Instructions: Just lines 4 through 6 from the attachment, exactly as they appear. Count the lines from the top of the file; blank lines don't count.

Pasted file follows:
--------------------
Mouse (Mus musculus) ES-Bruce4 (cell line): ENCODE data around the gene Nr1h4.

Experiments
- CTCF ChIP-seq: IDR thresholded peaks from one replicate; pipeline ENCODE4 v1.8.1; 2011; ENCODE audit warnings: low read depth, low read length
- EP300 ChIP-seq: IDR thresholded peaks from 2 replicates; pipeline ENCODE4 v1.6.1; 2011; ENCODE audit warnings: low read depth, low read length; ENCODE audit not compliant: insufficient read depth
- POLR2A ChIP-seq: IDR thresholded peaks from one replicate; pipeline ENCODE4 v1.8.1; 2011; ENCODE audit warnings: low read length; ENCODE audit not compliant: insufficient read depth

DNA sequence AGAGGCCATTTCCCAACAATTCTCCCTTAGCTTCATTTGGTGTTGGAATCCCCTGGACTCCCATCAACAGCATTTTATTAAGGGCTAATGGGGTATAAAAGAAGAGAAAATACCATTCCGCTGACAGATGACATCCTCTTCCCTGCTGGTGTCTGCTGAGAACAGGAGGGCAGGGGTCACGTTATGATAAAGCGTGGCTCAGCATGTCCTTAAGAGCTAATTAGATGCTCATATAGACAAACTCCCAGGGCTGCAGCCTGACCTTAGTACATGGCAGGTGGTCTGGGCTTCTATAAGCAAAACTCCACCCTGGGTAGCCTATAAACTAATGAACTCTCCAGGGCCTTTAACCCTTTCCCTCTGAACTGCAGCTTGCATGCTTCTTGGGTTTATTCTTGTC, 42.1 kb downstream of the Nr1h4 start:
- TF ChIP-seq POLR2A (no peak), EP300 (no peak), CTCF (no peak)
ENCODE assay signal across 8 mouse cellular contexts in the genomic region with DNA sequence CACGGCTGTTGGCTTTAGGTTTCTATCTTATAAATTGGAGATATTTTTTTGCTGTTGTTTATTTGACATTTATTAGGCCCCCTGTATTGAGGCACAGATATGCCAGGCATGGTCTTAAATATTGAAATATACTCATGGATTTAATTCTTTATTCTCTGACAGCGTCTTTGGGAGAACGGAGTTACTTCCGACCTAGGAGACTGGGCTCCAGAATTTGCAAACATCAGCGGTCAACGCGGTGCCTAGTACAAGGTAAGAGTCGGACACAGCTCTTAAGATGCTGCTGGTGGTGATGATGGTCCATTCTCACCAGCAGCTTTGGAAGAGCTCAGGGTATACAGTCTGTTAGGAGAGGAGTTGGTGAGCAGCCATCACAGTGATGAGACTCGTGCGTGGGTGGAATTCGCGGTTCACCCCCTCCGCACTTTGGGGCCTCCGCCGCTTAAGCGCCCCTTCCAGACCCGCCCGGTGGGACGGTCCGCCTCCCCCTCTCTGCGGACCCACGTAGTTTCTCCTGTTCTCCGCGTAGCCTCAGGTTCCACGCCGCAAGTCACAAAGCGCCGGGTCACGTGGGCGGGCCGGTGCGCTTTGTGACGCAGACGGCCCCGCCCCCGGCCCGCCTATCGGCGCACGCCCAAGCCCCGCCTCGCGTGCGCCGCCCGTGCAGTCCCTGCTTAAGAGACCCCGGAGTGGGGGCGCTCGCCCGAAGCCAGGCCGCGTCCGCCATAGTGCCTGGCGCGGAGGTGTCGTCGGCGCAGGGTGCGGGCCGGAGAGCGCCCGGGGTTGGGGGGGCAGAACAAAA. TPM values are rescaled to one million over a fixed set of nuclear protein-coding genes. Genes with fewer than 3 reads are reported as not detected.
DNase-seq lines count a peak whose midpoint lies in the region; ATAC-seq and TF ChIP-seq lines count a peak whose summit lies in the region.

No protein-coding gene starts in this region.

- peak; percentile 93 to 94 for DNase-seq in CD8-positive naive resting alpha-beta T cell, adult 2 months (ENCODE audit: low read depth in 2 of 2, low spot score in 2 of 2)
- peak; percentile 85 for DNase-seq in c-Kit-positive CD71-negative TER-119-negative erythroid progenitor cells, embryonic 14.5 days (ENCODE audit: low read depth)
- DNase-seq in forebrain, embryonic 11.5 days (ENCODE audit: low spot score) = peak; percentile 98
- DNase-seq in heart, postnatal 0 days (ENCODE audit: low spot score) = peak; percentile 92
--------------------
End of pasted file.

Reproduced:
- EP300 ChIP-seq: IDR thresholded peaks from 2 replicates; pipeline ENCODE4 v1.6.1; 2011; ENCODE audit warnings: low read depth, low read length; ENCODE audit not compliant: insufficient read depth
- POLR2A ChIP-seq: IDR thresholded peaks from one replicate; pipeline ENCODE4 v1.8.1; 2011; ENCODE audit warnings: low read length; ENCODE audit not compliant: insufficient read depth

DNA sequence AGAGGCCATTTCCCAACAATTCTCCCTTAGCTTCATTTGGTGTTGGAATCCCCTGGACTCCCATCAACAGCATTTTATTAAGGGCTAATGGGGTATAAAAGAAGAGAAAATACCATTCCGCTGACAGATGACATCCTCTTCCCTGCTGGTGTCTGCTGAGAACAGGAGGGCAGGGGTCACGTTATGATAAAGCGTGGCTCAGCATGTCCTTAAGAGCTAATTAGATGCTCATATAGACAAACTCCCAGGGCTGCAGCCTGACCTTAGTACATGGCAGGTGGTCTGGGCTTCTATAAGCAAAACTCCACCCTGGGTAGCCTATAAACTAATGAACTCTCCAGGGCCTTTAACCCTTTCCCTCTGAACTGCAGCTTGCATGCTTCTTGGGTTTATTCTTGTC, 42.1 kb downstream of the Nr1h4 start: